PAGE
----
DxO Mark also offers you the possibility to compare the results of three camera-lens combinations on one page. You can also check out other lenses that you might not have come across yet. After choosing a camera body, DxO Mark will show you all the lenses that were tested on that body, which are many. You can filter the price range, focal length, or classification to make a closer selection. Still, it’s just specs.

4. Camera Size

I only came across this tool a few weeks back because of an article by our fellow writer, Mike Smith. Before coming across Camera Size , I used to check the size of a camera at Camera Decision. Yet, I find the presentation on Cameras Size much more compelling.

You can compare two cameras from four directions and even place them behind each other. A small battery at the right side of the comparison also gives you a good idea about the size of the image. The overall website looks a bit cheap, but its main function works great.

5. Find a Practical Review on Fstoppers

When cameras enter the market, the first thing that you will find is the fact sheet. It will tell you a lot about the cameras’ improvements in comparison to its predecessor and its unique selling point. Most people, myself included, will get excited about a new model of their preferred brand — until they find the price tag. Then, the important questions come up: are the improvements really worth the price? And does it really perform as well as the specs promise?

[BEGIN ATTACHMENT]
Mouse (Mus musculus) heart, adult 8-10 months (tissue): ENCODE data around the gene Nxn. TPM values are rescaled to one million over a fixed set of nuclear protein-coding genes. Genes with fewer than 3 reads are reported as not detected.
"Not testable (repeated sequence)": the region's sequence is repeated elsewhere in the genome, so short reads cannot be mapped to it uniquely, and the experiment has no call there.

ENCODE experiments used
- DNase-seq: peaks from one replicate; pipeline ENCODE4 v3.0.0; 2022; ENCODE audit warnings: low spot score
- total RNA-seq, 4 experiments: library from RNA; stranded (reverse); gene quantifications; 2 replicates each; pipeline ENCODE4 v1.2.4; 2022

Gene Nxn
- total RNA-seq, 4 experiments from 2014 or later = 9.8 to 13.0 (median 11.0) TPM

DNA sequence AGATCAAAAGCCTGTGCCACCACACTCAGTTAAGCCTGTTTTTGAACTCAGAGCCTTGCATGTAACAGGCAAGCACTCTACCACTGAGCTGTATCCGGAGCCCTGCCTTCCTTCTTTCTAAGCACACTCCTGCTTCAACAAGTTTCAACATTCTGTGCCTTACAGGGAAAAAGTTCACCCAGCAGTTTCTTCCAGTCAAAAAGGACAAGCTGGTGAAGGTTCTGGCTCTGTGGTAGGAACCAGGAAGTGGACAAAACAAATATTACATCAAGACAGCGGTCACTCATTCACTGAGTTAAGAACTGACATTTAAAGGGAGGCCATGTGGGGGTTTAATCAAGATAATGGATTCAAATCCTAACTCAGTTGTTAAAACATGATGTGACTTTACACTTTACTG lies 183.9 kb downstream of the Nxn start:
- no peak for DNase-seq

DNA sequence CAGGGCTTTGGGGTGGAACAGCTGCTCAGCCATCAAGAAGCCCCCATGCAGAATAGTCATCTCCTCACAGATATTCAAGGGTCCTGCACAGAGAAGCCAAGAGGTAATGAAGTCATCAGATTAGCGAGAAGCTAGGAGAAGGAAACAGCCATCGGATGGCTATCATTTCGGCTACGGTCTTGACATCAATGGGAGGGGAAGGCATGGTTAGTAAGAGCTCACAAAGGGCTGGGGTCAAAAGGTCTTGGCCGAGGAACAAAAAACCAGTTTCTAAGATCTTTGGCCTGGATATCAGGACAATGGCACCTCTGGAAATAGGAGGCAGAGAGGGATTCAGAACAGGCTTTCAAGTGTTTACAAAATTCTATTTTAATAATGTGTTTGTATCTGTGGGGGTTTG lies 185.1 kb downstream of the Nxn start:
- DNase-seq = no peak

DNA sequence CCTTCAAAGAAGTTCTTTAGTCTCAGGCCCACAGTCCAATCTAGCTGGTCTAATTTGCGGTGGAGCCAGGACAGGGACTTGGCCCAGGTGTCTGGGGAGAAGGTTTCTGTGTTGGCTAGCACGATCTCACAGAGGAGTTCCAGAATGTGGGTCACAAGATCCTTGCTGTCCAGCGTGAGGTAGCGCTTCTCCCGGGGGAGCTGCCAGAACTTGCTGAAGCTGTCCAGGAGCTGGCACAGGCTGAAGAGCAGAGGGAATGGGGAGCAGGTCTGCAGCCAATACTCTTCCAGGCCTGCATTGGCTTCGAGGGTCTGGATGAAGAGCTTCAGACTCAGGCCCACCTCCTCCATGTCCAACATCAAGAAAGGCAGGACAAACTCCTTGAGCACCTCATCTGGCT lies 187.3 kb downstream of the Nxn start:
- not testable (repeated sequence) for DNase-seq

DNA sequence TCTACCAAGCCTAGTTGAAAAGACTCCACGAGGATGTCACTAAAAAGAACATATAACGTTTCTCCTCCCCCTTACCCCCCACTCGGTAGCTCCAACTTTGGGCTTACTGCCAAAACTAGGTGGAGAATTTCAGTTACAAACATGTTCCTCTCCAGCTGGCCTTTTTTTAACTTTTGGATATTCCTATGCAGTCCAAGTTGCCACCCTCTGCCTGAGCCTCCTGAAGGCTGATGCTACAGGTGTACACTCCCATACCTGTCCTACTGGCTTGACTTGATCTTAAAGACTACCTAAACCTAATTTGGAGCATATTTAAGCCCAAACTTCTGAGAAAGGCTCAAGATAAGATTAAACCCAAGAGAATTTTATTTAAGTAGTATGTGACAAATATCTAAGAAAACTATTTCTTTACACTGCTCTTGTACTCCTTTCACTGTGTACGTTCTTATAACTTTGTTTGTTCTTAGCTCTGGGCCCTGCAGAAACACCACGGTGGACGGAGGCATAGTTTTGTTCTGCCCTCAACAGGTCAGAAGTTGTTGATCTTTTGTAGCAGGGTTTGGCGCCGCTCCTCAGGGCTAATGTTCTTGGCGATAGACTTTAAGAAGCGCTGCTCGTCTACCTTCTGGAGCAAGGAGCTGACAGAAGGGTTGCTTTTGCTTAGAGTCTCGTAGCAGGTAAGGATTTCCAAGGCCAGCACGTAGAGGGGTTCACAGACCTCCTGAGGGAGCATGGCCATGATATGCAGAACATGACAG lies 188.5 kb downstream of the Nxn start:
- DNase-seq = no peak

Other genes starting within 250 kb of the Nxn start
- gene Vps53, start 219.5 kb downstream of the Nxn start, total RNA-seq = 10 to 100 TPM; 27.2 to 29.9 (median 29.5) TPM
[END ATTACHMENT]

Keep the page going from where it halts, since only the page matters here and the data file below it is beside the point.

There are two ways to find out: eEither you get your hands on the camera somehow, or you need to search for a good review. On Fstoppers, you will not only find news about the latest camera and lens releases, but also many reviews of gear. Our writers don’t give you just a simple summary of the things you already know from other comparisons or your research on the websites above. We take gear out into the field and test its capabilities right where you will use it, too. If it really performs as it is promised, we will let you know; if it doesn’t, we don’t beat around the bush.

Buying a new camera is an investment that should really be carefully considered. Looking at your camera from different perspectives and getting information from different sources can save you from being disappointed. However, after checking all the different sources and opinions, you might go to a local shop and give your selection one last check-up. No one but yourself can find out if all the dials and buttons are in the right places and in reach of your fingers. After all, the camera also needs to feel right for you.

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5 Comments

Willy Williams's picture

To the sources mentioned, I'd add ApoTelyt.com. Make a spreadsheet that has a column for each of the characteristics that are important and/or critical to you. Use conditional programming on the cells to color code values that comply or do not comply. Tally the "do" (green) and "do not" (red) values for each body/lens reviewed. It's much easier to objectively evaluate bodies or lenses when comparing apples to apples.

Rune Nicolaysen's picture

DPreview have extensive reviews of host of camera bodies and some lenses. I often find these reviews useful, and the layout of the articles enables me to find the information I need with ease.

Sam Sims's picture

Just don’t venture into the comments. Full of gear snobs who will trash any gear they personally wouldn’t own and people with a different opinion to them.

James Michael's picture

I've never read the comments and only very rarely go to their site but, the concerns I've heard most often related to their scoring system and attributes they don't consider.

Sam Sims's picture

Quite honestly, I chose the A7III because the E mount has some unique lenses no other brand has. I especially love the modern manual lenses from Voigtlander and Zeiss. Tried to see if I could buy a cheaper camera with a similar setup but kept going back to the A7III. As soon as a cashback deal came up it was a no brainier.